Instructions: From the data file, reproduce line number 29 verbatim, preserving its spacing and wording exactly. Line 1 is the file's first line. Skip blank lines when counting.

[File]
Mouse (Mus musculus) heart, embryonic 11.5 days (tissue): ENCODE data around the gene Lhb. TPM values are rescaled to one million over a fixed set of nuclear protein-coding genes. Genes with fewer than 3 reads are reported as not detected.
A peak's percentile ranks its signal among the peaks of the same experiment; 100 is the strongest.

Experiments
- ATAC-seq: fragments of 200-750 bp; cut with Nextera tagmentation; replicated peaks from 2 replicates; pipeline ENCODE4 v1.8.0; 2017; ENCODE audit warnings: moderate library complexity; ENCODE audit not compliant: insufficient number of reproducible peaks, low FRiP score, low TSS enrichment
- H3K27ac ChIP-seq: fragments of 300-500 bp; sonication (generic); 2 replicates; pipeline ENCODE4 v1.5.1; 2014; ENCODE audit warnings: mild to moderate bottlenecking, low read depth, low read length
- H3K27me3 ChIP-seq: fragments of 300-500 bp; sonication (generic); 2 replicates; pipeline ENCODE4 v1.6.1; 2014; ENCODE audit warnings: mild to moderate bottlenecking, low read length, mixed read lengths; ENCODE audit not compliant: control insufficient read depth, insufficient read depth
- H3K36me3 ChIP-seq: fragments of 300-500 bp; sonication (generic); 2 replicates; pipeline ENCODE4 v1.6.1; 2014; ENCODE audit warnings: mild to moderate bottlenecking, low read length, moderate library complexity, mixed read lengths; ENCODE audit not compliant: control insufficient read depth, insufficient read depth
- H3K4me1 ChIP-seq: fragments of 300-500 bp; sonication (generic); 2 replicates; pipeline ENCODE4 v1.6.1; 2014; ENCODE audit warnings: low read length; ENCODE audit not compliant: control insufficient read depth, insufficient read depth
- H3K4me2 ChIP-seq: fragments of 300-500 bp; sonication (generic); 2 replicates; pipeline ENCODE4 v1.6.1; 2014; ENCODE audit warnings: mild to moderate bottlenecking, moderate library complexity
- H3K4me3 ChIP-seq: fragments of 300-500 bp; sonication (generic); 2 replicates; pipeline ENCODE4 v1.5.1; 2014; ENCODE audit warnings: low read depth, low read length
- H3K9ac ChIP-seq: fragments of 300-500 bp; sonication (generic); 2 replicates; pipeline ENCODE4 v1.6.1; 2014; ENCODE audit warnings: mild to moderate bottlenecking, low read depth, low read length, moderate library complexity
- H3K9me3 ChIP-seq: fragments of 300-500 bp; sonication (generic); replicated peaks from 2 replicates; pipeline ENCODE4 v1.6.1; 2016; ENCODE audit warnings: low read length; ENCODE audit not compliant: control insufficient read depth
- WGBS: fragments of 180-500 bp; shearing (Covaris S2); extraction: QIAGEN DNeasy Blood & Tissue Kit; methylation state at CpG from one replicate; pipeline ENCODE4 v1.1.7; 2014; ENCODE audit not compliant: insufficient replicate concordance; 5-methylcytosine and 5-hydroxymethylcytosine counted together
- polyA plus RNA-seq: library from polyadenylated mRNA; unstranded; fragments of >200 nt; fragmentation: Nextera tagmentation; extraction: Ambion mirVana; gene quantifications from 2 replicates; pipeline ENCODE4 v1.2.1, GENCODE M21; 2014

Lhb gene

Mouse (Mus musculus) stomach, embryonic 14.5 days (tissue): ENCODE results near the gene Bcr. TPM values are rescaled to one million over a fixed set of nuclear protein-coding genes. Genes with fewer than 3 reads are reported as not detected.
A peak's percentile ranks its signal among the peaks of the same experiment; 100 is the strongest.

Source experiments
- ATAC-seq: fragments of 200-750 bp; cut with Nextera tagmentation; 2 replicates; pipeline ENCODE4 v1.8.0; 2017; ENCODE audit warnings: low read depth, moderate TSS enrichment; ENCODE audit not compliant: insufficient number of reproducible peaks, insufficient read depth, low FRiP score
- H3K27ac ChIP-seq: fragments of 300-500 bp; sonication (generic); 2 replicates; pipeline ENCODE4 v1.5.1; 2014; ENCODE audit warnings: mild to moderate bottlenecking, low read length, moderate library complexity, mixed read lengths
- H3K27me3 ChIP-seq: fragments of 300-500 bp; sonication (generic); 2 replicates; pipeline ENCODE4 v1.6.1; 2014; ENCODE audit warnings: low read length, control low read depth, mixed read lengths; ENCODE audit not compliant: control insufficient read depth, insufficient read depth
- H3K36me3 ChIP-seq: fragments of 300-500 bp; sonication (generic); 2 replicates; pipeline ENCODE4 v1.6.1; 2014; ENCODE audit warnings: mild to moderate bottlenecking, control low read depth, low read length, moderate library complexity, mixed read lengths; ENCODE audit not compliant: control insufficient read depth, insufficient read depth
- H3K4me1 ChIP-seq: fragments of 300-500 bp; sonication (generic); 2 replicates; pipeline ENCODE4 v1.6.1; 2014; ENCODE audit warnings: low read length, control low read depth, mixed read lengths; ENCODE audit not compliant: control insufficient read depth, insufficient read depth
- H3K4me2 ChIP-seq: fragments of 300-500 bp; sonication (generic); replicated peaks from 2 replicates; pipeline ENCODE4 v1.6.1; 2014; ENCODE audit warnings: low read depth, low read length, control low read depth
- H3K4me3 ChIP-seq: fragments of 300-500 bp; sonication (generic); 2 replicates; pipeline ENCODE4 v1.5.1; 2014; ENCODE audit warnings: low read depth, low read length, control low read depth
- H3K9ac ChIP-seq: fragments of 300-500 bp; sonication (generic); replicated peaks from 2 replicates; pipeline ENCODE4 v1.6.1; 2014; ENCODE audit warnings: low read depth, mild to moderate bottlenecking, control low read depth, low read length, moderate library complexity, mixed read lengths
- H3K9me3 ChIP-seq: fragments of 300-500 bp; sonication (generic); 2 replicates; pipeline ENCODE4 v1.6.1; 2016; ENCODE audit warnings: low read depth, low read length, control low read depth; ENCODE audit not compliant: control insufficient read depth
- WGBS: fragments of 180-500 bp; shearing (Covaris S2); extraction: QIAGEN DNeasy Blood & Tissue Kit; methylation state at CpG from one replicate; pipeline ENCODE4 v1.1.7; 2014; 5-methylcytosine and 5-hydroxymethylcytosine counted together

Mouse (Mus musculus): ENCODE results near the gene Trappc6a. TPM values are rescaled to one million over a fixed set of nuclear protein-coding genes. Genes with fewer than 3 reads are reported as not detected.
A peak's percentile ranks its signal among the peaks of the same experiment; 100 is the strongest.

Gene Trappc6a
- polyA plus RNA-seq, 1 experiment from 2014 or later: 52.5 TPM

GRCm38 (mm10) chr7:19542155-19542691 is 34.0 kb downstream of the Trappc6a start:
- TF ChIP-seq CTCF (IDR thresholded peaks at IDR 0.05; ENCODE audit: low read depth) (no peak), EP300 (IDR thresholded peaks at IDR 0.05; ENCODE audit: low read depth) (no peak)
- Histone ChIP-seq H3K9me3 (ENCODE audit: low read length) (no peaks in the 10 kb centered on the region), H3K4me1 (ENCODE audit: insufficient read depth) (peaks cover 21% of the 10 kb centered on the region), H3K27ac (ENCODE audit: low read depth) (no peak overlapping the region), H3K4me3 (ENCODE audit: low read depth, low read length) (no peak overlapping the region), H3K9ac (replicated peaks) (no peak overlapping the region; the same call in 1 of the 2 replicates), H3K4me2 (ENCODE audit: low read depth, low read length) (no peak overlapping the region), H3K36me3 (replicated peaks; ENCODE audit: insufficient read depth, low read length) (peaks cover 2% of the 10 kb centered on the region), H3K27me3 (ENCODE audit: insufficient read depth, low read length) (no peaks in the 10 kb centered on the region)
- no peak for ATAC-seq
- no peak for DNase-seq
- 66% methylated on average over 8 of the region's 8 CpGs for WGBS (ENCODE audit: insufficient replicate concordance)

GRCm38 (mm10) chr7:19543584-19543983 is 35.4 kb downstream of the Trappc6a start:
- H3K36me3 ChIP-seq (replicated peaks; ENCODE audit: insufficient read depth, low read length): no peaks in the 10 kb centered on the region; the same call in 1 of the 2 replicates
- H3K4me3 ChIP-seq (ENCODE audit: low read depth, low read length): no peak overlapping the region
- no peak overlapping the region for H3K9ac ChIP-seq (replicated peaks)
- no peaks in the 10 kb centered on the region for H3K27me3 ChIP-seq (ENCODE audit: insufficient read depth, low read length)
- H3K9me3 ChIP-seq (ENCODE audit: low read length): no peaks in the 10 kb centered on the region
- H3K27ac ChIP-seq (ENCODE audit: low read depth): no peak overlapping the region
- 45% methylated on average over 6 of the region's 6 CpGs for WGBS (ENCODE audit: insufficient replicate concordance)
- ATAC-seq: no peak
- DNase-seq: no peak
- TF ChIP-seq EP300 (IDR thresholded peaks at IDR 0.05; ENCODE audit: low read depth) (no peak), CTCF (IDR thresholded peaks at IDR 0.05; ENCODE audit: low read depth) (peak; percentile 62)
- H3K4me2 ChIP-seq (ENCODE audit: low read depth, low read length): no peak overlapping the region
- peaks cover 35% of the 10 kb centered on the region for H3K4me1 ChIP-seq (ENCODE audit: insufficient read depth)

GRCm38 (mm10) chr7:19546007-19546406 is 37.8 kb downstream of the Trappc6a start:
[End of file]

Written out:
Mouse (Mus musculus): ENCODE results near the gene Trappc6a. TPM values are rescaled to one million over a fixed set of nuclear protein-coding genes. Genes with fewer than 3 reads are reported as not detected.